Figure 1: Left anterior cranial view of the anomalous origin of the Right Coronary Artery (arrows at the left side) from the mid-part of the Left Anterior Descending Artery, occluded shortly after the origin of RCA (arrows at the right side).

 

The patient was referred for by-pass surgery intervention because of the severity of calcified lesions and the unfavourable anatomy.

Figure 2: Left caudal projection showing anomalous origin of Right Coronary Artery from the proximal Left Anterior Descending artery (green arrows).

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Discussion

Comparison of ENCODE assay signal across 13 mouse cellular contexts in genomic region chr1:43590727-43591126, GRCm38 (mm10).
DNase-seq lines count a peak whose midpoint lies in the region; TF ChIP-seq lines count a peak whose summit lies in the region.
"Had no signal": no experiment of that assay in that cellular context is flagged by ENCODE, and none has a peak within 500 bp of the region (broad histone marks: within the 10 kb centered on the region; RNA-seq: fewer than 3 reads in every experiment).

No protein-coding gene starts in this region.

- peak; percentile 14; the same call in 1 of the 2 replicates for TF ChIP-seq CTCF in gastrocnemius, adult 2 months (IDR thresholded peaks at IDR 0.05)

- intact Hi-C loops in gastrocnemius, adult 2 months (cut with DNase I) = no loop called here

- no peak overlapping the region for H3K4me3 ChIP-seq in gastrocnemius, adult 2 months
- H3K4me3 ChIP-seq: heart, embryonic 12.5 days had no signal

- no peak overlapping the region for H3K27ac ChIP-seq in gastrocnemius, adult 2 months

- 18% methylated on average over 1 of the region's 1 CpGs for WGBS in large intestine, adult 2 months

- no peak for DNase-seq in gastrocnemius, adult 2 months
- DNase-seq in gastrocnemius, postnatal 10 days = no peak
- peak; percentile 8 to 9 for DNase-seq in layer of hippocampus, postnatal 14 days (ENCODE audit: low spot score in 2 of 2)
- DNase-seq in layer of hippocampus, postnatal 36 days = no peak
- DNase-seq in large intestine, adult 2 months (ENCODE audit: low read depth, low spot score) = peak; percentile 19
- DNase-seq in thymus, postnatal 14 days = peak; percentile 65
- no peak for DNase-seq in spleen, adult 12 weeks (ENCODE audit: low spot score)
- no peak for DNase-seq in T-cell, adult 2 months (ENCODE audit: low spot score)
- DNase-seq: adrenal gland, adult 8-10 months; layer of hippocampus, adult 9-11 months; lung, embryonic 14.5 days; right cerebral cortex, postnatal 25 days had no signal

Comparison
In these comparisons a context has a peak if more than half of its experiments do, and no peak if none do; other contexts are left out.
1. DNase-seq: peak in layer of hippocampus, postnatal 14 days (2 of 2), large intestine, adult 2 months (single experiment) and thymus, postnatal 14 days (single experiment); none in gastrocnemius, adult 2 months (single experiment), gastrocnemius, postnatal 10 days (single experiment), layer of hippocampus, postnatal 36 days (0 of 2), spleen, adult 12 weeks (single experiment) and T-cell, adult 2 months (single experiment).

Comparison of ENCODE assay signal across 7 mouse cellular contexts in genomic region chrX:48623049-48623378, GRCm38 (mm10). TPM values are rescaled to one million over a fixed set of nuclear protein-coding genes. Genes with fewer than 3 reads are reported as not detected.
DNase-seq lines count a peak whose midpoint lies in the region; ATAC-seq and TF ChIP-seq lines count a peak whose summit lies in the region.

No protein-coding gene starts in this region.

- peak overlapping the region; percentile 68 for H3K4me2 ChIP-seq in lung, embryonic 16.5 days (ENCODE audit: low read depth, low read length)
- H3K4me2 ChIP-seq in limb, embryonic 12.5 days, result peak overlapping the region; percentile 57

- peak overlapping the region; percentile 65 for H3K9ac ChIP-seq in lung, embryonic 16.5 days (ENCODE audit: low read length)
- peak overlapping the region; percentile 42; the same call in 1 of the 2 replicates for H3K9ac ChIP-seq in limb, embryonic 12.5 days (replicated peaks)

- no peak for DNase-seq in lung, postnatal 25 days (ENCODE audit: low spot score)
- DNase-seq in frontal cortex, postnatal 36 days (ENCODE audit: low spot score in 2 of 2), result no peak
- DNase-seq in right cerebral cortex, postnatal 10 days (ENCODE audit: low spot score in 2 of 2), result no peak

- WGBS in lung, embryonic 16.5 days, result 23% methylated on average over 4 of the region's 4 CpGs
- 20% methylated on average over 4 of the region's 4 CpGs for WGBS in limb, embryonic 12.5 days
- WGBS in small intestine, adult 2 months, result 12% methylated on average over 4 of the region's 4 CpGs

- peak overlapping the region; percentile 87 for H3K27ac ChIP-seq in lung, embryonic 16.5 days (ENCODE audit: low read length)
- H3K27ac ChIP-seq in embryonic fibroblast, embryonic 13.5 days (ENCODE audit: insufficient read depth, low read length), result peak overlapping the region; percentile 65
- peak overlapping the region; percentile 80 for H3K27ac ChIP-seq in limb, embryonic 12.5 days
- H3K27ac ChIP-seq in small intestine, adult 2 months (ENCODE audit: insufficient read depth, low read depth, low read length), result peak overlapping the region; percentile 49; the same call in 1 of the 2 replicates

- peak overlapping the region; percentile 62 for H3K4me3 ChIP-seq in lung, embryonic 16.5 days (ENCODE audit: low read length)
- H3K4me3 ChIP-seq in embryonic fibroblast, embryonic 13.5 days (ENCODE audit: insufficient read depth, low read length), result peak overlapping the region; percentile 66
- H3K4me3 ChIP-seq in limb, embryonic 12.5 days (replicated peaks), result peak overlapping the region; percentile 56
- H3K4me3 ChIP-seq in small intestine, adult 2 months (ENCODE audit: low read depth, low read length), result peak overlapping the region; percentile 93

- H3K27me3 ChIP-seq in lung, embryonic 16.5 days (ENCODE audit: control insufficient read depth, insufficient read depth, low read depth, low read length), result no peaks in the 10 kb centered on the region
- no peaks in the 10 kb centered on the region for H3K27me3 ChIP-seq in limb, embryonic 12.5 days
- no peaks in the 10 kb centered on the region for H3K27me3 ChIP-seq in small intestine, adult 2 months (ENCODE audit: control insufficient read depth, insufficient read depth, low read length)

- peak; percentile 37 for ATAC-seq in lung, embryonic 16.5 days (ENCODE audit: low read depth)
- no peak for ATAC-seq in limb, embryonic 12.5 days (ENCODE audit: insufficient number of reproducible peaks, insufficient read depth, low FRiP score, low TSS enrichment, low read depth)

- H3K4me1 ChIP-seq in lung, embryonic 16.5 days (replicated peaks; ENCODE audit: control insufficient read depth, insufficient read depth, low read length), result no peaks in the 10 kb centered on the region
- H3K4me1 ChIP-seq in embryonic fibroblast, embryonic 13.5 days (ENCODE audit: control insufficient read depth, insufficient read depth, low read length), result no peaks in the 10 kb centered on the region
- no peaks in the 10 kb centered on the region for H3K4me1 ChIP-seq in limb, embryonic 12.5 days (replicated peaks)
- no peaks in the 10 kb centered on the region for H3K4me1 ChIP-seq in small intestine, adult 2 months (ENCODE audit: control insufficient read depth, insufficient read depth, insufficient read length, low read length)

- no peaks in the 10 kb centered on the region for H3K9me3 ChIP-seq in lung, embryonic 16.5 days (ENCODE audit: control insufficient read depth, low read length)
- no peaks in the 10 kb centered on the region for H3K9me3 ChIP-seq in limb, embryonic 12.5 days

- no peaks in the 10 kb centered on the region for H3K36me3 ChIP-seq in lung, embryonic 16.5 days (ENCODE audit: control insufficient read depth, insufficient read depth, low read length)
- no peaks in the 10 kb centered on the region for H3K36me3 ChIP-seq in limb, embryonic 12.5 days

Coronary artery anomalies (CAAs) are defined as variants of the normal coronary artery. CAAs are found in 0.6% to 5.6% of patients undergoing diagnostic coronary angiography and in approximately 1% of routine autopsy examinations. The commonest CAA is a separate origin of the LDA and LCX, with an incidence of 0.41%, followed by the LCX arising from the RCA, with an incidence of 0.37%. The incidence of anomalous RCA originating from the left coronary system ranges from 0.1% to 0.9% [1]. The origin of an anomalous RCA may be from the left sinus of Valsalva, the posterior sinus of Valsalva, the ascending aorta, the pulmonary artery (PA), the left ventricle, the LMCA, the LCX or the LDA. A report by Kaul et al. [2] identified that three different anomalous arteries originating from the mid LDA corresponded with the district of RCA. Cases of anomalous RCA from the LDA have only been rarely reported in the literature: we were able to find just under 30 cases related to this specific anomaly in PubMed [3]. The RCA originating from the LDA is an extremely rare variation of isolated single coronary artery, which is a very rare congenital anomaly appearing in approximately 0.024–0.066% of the general population undergoing coronary angiography [4]. In these cases, one coronary artery stems from a single coronary ostium from the aortic trunk that nourishes the entire myocardium. It is well known that CAAs is commonly associated with other congenital cardiovascular anomalies such as transposition of the great vessels, coronary arteriovenous fistula, bicuspid aortic valve, and tetralogy of Fallot [5]. There is no consensus as to the clinical significance of coronary anomalies. The prognosis of anomalous RCA from the LDA is usually benign, and does not interfere with coronary perfusion. However, if an abnormal coronary artery crosses between the PA and the aorta, myocardial ischemia and sudden death may occur [6]. The clinical relevance of this coronary anomaly may be due to underlying coronary atherosclerosis. It has been proposed that abnormal origin and course of anomalous coronary arteries could make them more prone to atherosclerosis [7]. Coronary atherosclerosis or stenosis requiring medical, percutaneous or surgical revascularization has been observed in about 40% of reported cases. Several potential mechanisms have been proposed to explain myocardial ischemia and sudden death in patients with CAAs: i) spasm of the anomalous coronary artery, possibly as a result of endothelial injury or ischemia caused by its long distance of traveling; ii) the acute angle of take off of the anomalous vessel; iii) slit-like orifice; iv) intramural course of the anomalous vessel; and v) compression of the anomalous artery between the pulmonary and aortic trunks, particularly during or immediately after exercise, which leads to expansion of the aortic root and pulmonary trunk, creating external coronary artery expression and possibly increasing the pre-existing angulations of the coronary artery take off, with a reduction in the luminal diameter in the proximal portion of the anomalous coronary artery [9].